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If you have received a discharge in a Chapter 7 bankruptcy within the last eight years you are not eligible to receive another Chapter 7 discharge. You may be eligible to file a Chapter 13 bankruptcy and receive a discharge if four years has passed since the filing of the Chapter 7 bankruptcy case you received a discharge in. If you have received a discharge in a Chapter 7 bankruptcy case less than four years ago, you cannot receive a discharge in a Chapter 13 case. Four years must have passed since the filing of the chapter 7 bankruptcy case you received a discharge in.
Filing a chapter 13 bankruptcy to discharge debts four years after filing a chapter 7 bankruptcy case is becoming more common. There have been a number of cases that highlight the advantages of discharging unsecured debts in a chapter 7 case, then filing a chapter 13 bankruptcy to get rid of a second mortgage or equity line a credit from a home. Whether the chapter 13 case was filed in bad faith based upon the totality of the circumstances is a case by case analysis and differs from jurisdiction to jurisdiction. No all judges, trustees or courts will allow the filing of the chapter 13 case under these circumstances. Our Fremont bankruptcy lawyers will explain whether this is the right course of action.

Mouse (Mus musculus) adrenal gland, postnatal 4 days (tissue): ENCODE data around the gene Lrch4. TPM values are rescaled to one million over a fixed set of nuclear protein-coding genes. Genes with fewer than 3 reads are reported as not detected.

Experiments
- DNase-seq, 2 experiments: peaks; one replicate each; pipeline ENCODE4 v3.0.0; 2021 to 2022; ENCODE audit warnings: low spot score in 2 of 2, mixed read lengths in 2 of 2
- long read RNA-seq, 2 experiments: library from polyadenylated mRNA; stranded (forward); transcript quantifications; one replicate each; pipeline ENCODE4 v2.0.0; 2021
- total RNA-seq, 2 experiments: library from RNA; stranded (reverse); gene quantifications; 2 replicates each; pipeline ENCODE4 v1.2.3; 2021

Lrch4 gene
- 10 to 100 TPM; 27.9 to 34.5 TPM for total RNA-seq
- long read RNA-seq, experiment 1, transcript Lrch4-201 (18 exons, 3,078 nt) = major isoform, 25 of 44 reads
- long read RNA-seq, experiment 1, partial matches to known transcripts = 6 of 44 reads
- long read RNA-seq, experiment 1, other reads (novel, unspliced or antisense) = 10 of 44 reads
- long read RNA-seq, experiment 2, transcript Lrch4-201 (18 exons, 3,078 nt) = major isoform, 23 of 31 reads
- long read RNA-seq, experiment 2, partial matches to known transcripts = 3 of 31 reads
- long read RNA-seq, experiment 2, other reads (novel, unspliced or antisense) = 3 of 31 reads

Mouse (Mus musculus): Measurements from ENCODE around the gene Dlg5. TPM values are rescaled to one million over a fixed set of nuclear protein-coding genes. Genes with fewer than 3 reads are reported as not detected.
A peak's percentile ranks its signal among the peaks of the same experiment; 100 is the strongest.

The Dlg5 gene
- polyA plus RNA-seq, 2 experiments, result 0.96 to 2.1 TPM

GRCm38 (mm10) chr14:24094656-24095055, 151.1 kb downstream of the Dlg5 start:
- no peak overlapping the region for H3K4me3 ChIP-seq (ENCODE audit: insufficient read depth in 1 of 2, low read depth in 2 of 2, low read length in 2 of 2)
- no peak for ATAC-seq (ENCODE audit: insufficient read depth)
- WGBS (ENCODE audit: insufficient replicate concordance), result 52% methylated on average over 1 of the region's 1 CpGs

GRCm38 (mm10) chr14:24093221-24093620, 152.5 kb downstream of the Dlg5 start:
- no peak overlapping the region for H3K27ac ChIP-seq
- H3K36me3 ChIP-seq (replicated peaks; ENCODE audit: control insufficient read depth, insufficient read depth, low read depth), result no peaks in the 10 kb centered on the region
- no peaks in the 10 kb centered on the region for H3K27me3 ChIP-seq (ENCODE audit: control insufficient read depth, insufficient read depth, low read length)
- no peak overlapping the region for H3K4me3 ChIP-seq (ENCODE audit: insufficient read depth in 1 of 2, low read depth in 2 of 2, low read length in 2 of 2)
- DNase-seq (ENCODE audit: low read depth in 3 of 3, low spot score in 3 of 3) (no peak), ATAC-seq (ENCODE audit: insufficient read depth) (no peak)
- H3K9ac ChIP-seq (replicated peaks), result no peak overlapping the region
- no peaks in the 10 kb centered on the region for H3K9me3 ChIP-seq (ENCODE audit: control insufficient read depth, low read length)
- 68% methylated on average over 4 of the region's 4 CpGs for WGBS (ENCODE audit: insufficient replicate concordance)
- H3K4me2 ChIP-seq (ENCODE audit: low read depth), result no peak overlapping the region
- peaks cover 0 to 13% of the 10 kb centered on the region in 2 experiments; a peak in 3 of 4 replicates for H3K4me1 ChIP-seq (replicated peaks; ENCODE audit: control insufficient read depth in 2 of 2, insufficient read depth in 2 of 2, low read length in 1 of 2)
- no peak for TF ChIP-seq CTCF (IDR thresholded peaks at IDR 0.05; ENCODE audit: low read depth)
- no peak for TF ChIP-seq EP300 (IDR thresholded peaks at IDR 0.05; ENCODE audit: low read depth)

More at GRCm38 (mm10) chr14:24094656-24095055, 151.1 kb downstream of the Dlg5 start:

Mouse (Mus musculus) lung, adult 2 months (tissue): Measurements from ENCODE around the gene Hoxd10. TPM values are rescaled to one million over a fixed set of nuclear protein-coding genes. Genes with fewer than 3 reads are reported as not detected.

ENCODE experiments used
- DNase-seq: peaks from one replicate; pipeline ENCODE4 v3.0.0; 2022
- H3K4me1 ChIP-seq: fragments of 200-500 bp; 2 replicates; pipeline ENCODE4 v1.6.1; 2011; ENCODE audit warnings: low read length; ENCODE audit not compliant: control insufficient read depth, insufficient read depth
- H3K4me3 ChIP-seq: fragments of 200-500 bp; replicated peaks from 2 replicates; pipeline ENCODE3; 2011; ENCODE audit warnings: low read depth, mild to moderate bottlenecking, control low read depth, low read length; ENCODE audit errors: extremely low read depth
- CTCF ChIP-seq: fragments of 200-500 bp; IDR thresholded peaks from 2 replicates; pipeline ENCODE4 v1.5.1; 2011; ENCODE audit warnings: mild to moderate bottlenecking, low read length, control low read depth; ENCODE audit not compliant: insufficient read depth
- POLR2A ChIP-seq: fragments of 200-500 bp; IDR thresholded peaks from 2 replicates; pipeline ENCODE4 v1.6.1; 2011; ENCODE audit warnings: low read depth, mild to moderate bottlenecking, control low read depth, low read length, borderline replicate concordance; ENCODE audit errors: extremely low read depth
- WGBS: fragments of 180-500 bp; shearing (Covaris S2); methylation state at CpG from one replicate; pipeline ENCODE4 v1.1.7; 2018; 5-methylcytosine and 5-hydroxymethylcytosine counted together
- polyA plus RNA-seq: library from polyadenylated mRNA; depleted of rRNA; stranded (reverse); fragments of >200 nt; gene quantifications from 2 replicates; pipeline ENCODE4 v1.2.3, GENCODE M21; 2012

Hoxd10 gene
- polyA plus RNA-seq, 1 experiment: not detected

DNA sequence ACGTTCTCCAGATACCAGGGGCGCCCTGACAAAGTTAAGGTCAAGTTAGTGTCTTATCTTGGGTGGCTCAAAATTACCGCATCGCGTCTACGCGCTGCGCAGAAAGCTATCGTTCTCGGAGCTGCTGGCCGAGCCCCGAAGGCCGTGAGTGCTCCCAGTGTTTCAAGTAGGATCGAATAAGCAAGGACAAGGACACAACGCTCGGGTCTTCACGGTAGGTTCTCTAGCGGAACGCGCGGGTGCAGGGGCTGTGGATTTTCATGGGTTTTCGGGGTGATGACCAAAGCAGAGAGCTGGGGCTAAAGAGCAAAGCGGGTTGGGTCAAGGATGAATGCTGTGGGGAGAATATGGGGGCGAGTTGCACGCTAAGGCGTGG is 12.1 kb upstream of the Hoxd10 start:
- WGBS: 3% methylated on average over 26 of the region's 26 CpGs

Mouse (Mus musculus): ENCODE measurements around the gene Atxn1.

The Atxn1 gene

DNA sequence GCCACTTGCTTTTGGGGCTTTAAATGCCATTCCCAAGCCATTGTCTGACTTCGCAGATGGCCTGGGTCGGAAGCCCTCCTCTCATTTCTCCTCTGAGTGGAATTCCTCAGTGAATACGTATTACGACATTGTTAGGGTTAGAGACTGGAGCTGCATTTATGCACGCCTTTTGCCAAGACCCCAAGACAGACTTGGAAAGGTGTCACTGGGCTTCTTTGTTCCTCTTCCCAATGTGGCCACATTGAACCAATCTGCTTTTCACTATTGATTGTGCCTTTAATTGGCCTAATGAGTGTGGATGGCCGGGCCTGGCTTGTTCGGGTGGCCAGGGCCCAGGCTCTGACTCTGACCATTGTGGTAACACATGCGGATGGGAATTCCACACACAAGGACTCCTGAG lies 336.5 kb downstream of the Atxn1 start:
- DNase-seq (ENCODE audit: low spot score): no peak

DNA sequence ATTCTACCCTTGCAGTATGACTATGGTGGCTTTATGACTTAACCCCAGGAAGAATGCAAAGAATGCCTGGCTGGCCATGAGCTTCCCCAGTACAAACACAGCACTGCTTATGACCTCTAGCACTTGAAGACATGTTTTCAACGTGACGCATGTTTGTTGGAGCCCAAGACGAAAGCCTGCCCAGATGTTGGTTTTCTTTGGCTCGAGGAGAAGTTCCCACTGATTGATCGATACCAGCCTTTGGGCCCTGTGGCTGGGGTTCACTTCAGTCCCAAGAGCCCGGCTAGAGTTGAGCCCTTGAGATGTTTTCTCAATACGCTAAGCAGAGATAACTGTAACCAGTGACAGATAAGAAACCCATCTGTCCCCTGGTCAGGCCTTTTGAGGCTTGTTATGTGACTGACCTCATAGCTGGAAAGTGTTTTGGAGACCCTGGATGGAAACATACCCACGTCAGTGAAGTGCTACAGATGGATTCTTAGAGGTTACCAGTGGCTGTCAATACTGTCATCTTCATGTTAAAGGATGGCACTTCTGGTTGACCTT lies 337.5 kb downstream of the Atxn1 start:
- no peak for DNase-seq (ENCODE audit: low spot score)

You also may not qualify to file Chapter 7 bankruptcy if you can afford to pay back a portion of your debts in a Chapter 13 plan of reorganization. This is commonly called not passing the means test and therefore you cannot file a Chapter 7 bankruptcy case. Based upon your income and expenses you have monthly disposable income available to your unsecured creditors. This does not mean you have a lot of monthly disposable income. It could be a little as $150 per month left over to pay unsecured creditors. To be eligible to file a chapter 7 bankruptcy though you must not be able to afford to pay anything back to unsecured creditors.